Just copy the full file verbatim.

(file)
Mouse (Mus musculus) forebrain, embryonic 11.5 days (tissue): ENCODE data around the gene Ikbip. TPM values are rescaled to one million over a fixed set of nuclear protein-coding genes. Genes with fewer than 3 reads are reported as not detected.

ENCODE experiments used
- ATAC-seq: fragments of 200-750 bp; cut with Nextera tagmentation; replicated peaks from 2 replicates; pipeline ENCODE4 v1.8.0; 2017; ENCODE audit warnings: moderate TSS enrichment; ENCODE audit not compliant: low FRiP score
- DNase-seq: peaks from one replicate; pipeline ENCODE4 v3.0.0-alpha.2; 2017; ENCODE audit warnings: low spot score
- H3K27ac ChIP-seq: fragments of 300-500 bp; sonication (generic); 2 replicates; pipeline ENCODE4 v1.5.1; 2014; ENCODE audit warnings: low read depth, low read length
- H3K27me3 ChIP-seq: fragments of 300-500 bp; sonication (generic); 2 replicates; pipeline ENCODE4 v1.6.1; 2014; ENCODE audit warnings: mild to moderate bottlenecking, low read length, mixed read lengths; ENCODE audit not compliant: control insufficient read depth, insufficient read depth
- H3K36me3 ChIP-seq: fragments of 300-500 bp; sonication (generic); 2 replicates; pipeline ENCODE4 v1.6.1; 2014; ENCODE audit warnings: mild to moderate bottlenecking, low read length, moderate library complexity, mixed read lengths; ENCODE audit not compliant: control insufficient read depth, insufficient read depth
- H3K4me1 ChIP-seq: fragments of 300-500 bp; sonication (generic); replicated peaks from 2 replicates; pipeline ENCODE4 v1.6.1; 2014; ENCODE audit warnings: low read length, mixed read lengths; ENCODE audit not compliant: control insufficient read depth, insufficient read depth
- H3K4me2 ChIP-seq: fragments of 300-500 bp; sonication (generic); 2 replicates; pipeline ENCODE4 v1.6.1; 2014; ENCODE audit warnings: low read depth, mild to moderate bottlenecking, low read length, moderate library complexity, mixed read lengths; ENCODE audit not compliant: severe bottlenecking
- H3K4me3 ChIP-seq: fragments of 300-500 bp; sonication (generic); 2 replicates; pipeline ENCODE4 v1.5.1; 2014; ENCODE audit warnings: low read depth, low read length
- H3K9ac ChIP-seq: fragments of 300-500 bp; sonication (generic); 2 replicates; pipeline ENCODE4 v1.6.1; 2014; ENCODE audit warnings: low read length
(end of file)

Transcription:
Mouse (Mus musculus) forebrain, embryonic 11.5 days (tissue): ENCODE data around the gene Ikbip. TPM values are rescaled to one million over a fixed set of nuclear protein-coding genes. Genes with fewer than 3 reads are reported as not detected.

ENCODE experiments used
- ATAC-seq: fragments of 200-750 bp; cut with Nextera tagmentation; replicated peaks from 2 replicates; pipeline ENCODE4 v1.8.0; 2017; ENCODE audit warnings: moderate TSS enrichment; ENCODE audit not compliant: low FRiP score
- DNase-seq: peaks from one replicate; pipeline ENCODE4 v3.0.0-alpha.2; 2017; ENCODE audit warnings: low spot score
- H3K27ac ChIP-seq: fragments of 300-500 bp; sonication (generic); 2 replicates; pipeline ENCODE4 v1.5.1; 2014; ENCODE audit warnings: low read depth, low read length
- H3K27me3 ChIP-seq: fragments of 300-500 bp; sonication (generic); 2 replicates; pipeline ENCODE4 v1.6.1; 2014; ENCODE audit warnings: mild to moderate bottlenecking, low read length, mixed read lengths; ENCODE audit not compliant: control insufficient read depth, insufficient read depth
- H3K36me3 ChIP-seq: fragments of 300-500 bp; sonication (generic); 2 replicates; pipeline ENCODE4 v1.6.1; 2014; ENCODE audit warnings: mild to moderate bottlenecking, low read length, moderate library complexity, mixed read lengths; ENCODE audit not compliant: control insufficient read depth, insufficient read depth
- H3K4me1 ChIP-seq: fragments of 300-500 bp; sonication (generic); replicated peaks from 2 replicates; pipeline ENCODE4 v1.6.1; 2014; ENCODE audit warnings: low read length, mixed read lengths; ENCODE audit not compliant: control insufficient read depth, insufficient read depth
- H3K4me2 ChIP-seq: fragments of 300-500 bp; sonication (generic); 2 replicates; pipeline ENCODE4 v1.6.1; 2014; ENCODE audit warnings: low read depth, mild to moderate bottlenecking, low read length, moderate library complexity, mixed read lengths; ENCODE audit not compliant: severe bottlenecking
- H3K4me3 ChIP-seq: fragments of 300-500 bp; sonication (generic); 2 replicates; pipeline ENCODE4 v1.5.1; 2014; ENCODE audit warnings: low read depth, low read length
- H3K9ac ChIP-seq: fragments of 300-500 bp; sonication (generic); 2 replicates; pipeline ENCODE4 v1.6.1; 2014; ENCODE audit warnings: low read length